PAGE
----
The researchers developed a new method of analyzing DNA and used it to discover that obesity is not only complex -- something already known -- but complex in ways that had not been previously understood.
"Obesity is not a disease that is the result of a single change to a single gene. It changes entire networks," said Eric Schadt, executive director of Genetics at Merck Research Laboratories.
His team identified networks of hundreds of genes that appear to be thrown out of kilter when mice are fed a high-fat diet.
"This network is completely rocked by exposure to a high-fat, Western-type diet," Schadt said.
They then turned to a database of Icelandic people being studied by Decode Genetics Inc and found people have the same networks.
The joint teams did a detailed study of 1,000 blood samples and almost 700 samples of fat tissues from some of the Icelandic volunteers.
This showed that people who have a higher body mass index, a measurement of obesity, have characteristic patterns of gene activation in their fatty tissues not seen in DNA taken from blood.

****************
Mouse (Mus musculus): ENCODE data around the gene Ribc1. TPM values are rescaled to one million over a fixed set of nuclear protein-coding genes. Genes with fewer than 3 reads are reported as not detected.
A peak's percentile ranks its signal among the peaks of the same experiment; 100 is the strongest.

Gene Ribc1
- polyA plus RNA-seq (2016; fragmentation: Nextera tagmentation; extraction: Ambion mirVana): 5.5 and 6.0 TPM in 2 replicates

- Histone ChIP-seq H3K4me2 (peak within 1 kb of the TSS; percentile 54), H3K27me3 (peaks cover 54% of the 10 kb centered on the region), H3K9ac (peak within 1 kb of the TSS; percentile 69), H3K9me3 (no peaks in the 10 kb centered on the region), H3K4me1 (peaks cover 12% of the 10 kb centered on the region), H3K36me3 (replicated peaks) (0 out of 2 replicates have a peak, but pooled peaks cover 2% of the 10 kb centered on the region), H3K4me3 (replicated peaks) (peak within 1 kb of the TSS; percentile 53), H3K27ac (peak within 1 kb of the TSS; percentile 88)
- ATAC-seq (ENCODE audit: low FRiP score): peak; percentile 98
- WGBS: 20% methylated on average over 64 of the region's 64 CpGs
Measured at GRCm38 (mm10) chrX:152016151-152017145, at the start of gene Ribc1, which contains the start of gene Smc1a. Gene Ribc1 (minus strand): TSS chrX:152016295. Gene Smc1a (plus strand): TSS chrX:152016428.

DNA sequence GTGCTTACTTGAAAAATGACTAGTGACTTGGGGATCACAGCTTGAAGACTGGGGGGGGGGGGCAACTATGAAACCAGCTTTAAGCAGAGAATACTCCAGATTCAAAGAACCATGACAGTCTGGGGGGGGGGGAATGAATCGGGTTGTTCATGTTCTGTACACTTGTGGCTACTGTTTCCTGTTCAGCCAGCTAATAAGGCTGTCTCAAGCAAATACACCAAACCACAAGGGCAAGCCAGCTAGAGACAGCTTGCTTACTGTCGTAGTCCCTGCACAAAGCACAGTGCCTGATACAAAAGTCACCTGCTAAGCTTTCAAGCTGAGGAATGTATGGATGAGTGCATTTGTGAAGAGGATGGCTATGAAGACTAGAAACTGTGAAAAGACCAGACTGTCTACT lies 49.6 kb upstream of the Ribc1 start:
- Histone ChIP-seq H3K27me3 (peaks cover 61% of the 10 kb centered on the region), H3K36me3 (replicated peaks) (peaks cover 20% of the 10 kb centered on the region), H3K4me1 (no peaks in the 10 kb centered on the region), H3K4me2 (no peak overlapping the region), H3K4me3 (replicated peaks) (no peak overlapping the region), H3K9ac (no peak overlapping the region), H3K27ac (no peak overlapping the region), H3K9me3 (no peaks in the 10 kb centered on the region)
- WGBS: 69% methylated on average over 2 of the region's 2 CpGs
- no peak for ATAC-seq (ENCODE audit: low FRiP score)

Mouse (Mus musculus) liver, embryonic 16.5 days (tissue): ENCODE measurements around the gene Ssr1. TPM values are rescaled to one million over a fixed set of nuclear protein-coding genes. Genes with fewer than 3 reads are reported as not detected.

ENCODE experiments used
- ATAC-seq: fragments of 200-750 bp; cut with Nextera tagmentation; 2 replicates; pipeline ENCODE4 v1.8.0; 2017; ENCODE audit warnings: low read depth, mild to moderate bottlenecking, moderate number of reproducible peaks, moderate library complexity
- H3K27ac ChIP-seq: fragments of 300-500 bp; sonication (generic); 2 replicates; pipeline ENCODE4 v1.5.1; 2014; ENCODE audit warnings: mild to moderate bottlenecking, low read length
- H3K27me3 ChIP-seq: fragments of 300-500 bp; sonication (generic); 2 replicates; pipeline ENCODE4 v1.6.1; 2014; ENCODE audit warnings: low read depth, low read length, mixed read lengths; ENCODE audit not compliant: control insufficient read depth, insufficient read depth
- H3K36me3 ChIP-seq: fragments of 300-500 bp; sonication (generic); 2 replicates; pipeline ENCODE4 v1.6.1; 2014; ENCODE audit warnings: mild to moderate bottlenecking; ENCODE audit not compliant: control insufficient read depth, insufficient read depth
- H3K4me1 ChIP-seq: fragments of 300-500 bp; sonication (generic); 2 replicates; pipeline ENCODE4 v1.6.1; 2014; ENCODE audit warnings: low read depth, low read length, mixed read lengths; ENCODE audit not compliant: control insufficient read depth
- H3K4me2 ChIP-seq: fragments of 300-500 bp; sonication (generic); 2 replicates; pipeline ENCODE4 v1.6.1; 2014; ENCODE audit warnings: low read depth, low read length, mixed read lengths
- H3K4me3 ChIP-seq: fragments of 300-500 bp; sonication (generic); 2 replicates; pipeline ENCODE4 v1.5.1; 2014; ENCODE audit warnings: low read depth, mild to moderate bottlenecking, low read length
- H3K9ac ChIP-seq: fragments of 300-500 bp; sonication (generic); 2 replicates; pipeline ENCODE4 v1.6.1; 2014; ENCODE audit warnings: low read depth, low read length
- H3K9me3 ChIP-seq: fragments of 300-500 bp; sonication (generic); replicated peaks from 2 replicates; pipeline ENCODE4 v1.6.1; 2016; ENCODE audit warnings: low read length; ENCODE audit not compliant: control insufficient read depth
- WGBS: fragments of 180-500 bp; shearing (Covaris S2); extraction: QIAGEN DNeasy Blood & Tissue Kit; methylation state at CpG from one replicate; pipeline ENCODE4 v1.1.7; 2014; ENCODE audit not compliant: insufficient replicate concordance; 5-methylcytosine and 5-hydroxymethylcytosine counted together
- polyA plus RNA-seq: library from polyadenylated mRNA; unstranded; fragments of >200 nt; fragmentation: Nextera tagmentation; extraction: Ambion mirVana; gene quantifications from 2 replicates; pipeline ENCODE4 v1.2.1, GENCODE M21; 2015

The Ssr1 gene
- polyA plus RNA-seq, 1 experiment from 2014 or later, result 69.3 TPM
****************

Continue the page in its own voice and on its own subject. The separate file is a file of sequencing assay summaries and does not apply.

"What it says it that the common forms of these diseases are very complex," said Schadt.
"Simple genetic tests cannot detect these networks," said Schadt, who also works at Merck subsidiary Rosetta Inpharmatics in Seattle.
Schadt said his team hoped to study these networks and identify the genes most key to causing disease. New drugs can be designed to target their activity, he said.
Companies can also profit from making tests to detect a person's particular pattern and his or her risk of various diseases related to overeating.
"Good diet and exercise is still probably the best treatment or way to prevent the onset of obesity," Schadt said.
"If you are not going to alter your lifestyle, we can identify what network is going to be most significantly altered. Then we can bring that network more into a state to where it looks like when you are on a normal diet."
Schadt's team, writing in two studies published in the journal Nature, said the diseases of obesity appear to originate in the immune system.
"The network is enriched for genes that are involved in macrophages," Schadt said.
"In a normal state these things are keeping you free of infection and fighting off things that want to harm your body. This network is also significantly changed when you are on a high-fat diet," he added.
Some people have networks that predispose them to diabetes when they become obese, others to high cholesterol and clogged arteries.
Some network patterns appeared to predispose some people to so-called metabolic syndrome, in which patients develop a cluster of symptoms including high blood sugar, high blood pressure and clogged arteries.
And a lucky few can become obese with no apparent direct health consequences, at least as concerns heart disease and diabetes.
Last Mod: 17 Mart 2008, 11:57